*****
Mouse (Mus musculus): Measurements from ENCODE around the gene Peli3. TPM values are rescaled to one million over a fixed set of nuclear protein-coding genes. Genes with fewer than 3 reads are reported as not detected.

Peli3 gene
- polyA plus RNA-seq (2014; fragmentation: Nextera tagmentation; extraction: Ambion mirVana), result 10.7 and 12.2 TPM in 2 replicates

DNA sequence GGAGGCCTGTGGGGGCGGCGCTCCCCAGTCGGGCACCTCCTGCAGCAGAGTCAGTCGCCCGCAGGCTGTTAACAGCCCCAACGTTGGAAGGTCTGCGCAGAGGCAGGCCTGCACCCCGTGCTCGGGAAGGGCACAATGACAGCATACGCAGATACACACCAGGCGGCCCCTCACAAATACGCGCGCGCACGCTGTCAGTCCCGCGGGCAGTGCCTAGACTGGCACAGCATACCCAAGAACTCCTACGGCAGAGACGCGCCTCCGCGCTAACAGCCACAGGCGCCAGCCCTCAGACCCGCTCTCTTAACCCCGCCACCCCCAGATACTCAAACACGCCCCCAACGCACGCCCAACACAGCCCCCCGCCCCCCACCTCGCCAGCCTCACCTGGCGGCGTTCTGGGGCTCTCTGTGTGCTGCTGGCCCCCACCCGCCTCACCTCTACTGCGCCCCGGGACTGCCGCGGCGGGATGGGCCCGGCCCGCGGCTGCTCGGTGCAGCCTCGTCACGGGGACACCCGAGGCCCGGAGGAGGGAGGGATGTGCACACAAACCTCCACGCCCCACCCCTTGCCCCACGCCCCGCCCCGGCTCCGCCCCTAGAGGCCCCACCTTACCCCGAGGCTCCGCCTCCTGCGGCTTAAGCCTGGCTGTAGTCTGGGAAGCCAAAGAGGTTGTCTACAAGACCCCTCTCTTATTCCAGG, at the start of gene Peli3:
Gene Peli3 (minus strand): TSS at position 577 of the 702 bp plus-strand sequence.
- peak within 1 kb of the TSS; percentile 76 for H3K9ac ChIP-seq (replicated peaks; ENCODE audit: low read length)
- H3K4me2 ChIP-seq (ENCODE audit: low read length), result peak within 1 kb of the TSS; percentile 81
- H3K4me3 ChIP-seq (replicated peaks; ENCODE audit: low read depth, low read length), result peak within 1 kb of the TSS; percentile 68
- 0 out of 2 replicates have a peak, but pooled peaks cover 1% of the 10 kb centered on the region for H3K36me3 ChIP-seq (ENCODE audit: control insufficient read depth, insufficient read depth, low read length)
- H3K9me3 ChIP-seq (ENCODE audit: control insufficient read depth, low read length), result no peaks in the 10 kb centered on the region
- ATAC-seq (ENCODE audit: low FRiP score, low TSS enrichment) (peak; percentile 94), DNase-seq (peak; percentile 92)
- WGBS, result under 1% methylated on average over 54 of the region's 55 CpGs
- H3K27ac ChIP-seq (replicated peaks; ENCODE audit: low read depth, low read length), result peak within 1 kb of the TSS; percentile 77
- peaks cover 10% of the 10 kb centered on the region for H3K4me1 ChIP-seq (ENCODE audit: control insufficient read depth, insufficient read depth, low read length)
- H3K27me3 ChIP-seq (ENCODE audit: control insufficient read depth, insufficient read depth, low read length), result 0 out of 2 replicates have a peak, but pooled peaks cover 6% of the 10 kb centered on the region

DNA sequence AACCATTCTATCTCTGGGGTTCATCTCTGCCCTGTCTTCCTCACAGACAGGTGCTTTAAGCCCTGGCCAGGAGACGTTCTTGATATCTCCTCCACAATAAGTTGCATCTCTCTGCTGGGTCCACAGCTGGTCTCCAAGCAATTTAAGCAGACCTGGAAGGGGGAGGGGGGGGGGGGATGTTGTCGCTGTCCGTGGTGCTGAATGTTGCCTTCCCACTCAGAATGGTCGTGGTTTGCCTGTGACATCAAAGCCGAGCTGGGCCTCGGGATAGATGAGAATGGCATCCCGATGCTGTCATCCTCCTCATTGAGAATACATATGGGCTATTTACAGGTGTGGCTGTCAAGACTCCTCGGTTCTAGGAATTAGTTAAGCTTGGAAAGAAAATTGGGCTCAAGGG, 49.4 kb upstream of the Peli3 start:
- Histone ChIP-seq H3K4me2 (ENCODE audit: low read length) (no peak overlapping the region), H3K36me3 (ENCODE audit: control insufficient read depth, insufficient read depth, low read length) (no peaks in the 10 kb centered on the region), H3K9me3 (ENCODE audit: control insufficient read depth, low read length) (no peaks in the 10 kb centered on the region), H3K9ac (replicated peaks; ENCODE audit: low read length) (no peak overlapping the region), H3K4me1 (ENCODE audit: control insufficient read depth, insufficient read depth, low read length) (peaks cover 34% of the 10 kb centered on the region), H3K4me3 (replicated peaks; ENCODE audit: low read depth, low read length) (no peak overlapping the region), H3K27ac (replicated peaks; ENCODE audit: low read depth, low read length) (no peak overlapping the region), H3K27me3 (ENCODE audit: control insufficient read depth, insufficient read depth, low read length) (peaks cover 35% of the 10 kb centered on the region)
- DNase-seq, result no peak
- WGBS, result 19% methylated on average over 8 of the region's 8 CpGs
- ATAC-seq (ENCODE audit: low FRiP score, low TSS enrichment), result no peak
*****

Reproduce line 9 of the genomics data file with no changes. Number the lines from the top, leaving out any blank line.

- 0 out of 2 replicates have a peak, but pooled peaks cover 1% of the 10 kb centered on the region for H3K36me3 ChIP-seq (ENCODE audit: control insufficient read depth, insufficient read depth, low read length)